Nothing in the media or the culture's generally touted version of the good life honors this way of being. The good life we're swindled into valuing involves climbing to ever more important career positions, acquiring ever more – and more costly – possessions, traveling to ever more exotic places, having ever more extreme adventures and amassing ever more excessive amounts of money. It also involves, particularly for women, considerable attention (and money) devoted to maintaining our physical appearance as thin and free from signs of aging.
The socially/environmentally/politically conscious good life calls us to values and awarenesses that are clearly much healthier for the planet and for all living beings. Yet, its insistent calls to action-for-the-greater-good also tend to marginalize the significance of a sustained commitment to self-knowledge, self-acceptance and self-nurture.
Many of the currently popular Spiritual paths are also less than supportive of claiming our birthright of knowing, embracing and taking good care of our inmost selves. Rather, these paths encourage us to find peace by way of transcending our particular self or by the practice of immediately turning any of our (normally occurring) so-called negative thoughts or feeling into positive ones. I have a lot of trouble with any versions of the good life that inspire devaluing all emotions that are less than grateful or serene.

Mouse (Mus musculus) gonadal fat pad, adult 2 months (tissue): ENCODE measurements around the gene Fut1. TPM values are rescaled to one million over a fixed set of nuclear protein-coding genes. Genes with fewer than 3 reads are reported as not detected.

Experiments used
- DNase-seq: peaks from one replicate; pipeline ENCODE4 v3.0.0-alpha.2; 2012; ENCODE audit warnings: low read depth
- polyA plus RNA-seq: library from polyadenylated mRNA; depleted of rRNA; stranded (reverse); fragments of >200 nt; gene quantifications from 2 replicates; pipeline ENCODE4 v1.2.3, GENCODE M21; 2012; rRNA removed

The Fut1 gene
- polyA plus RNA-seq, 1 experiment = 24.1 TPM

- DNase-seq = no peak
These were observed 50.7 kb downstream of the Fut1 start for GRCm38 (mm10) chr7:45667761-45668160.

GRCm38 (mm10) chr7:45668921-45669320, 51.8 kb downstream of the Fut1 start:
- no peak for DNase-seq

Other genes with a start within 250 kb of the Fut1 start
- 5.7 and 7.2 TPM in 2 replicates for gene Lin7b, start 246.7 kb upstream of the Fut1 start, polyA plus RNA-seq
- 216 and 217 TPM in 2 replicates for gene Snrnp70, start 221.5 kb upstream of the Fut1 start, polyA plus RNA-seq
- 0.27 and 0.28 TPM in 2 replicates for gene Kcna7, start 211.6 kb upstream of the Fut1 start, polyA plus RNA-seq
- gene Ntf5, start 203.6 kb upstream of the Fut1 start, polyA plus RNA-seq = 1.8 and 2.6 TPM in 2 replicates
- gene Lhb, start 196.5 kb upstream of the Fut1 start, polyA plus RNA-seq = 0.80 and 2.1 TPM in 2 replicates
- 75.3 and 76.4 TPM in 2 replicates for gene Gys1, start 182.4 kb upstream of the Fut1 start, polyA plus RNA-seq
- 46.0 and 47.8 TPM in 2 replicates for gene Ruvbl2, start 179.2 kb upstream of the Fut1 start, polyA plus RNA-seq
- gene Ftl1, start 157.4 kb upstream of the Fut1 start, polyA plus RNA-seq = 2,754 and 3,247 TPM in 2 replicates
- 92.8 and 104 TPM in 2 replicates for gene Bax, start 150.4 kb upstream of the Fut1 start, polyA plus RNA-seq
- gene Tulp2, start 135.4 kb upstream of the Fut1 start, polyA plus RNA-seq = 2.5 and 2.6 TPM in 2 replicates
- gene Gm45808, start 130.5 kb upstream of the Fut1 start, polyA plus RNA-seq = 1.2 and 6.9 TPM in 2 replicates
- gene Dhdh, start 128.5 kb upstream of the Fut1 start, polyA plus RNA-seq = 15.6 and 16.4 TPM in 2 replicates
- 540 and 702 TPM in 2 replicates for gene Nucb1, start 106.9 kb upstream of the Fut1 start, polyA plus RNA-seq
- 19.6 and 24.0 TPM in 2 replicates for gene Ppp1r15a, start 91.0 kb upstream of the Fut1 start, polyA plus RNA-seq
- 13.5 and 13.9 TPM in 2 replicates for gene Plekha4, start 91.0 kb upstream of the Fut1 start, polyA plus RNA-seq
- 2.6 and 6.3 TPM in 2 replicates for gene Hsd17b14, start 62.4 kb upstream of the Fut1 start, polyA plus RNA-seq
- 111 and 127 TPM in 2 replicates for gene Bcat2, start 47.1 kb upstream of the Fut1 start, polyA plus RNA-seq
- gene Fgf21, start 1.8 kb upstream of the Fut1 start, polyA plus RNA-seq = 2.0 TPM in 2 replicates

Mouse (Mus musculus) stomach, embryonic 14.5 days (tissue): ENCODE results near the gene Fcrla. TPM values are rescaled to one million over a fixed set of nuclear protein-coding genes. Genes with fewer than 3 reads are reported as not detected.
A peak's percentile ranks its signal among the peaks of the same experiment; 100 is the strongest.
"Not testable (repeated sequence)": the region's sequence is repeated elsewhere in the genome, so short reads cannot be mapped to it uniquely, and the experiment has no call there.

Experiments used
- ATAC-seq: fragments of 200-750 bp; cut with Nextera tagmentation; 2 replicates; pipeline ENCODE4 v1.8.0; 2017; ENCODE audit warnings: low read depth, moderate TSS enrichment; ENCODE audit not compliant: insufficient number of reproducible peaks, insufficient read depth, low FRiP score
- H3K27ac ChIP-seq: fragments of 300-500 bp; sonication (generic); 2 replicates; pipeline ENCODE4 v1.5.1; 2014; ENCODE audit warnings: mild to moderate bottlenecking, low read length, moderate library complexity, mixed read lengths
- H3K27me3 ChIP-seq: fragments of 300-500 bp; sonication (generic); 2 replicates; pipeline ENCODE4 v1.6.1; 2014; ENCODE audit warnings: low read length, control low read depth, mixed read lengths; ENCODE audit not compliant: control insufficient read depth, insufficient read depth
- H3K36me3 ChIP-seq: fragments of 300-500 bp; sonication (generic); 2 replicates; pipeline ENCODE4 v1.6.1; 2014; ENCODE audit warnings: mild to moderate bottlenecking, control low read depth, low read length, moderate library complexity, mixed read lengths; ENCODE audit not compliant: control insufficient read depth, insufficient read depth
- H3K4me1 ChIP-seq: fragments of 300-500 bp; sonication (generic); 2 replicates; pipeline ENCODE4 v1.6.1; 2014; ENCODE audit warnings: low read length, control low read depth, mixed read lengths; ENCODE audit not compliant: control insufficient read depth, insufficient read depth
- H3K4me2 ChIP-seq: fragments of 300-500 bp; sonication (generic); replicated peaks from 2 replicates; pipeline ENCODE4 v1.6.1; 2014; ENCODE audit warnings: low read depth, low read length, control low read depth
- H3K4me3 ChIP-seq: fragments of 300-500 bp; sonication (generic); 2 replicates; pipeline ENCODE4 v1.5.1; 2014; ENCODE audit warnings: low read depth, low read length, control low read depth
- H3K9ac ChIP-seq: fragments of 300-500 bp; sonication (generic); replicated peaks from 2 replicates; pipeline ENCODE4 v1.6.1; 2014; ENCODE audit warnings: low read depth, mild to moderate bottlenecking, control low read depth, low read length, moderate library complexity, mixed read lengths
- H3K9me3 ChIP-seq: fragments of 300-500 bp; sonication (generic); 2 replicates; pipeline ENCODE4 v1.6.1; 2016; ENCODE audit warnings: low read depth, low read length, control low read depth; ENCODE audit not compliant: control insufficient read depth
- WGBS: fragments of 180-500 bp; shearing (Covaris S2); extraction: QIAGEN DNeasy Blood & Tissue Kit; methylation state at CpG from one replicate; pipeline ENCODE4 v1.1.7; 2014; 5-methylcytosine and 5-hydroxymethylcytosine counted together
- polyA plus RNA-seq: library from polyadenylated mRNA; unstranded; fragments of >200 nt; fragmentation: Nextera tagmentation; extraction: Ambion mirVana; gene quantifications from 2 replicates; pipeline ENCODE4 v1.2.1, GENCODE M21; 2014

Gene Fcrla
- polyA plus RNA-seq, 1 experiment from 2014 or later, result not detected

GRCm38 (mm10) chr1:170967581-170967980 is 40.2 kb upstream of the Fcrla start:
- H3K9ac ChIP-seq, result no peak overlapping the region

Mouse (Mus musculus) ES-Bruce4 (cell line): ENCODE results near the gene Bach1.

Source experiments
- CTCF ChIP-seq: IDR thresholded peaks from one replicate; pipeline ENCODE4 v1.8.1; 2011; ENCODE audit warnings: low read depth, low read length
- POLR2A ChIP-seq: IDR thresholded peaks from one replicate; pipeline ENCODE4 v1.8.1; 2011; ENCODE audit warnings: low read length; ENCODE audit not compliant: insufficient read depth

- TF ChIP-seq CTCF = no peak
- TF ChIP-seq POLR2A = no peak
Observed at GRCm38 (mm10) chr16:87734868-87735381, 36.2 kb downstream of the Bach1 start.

Coming to know and compassionately embrace and care for our selves is our most basic right and our most essential responsibility to our selves, the planet and all beings on the planet. As we each take this inward journey, the energy we put forth into the planetary field becomes one of healing and wholeness. We do not seek to fill our emptiness or create a sense of our value by aggrandizing our selves at the expense of others or at the expense of the planet itself.
When we take the risk of living from this inside place: claiming our own healing as a focal part of our journey in this life and resisting the pressure to conform to more socially valued, more culturally acceptable paths, we are being courageous spirit-warrior goddesses (or spirit-warriors). This is so even if we feel there isn't a choice involved in our taking this path.
It is important to honor and celebrate our selves for this courage; for taking this course in a world that rather than acknowledging its worth, more often mocks and devalues it.
Consider how courageous and brave you are to be engaged in this revolutionary process of growing, healing and nourishing your self.